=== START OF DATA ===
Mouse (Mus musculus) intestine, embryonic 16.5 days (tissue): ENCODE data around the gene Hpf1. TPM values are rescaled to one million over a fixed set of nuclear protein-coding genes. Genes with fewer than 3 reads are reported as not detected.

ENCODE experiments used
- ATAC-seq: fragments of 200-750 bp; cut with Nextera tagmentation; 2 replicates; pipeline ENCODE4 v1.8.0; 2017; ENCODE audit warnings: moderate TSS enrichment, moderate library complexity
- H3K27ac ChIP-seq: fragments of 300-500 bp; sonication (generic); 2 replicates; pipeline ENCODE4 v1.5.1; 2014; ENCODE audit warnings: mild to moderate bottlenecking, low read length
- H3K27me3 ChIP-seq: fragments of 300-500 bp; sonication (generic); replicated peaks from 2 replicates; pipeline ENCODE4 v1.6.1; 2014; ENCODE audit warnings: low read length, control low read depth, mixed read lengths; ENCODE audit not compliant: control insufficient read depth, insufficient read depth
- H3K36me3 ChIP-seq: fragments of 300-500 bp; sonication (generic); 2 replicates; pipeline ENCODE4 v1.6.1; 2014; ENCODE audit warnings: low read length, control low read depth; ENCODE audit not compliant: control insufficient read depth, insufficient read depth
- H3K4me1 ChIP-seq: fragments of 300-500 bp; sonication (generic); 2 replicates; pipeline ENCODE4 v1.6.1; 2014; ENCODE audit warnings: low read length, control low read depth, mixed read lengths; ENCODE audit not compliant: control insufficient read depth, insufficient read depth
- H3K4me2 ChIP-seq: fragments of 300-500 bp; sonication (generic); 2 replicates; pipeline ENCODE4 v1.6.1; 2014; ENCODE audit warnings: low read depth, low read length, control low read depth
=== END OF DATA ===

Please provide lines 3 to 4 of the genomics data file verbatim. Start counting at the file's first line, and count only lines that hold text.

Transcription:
- ATAC-seq: fragments of 200-750 bp; cut with Nextera tagmentation; 2 replicates; pipeline ENCODE4 v1.8.0; 2017; ENCODE audit warnings: moderate TSS enrichment, moderate library complexity
- H3K27ac ChIP-seq: fragments of 300-500 bp; sonication (generic); 2 replicates; pipeline ENCODE4 v1.5.1; 2014; ENCODE audit warnings: mild to moderate bottlenecking, low read length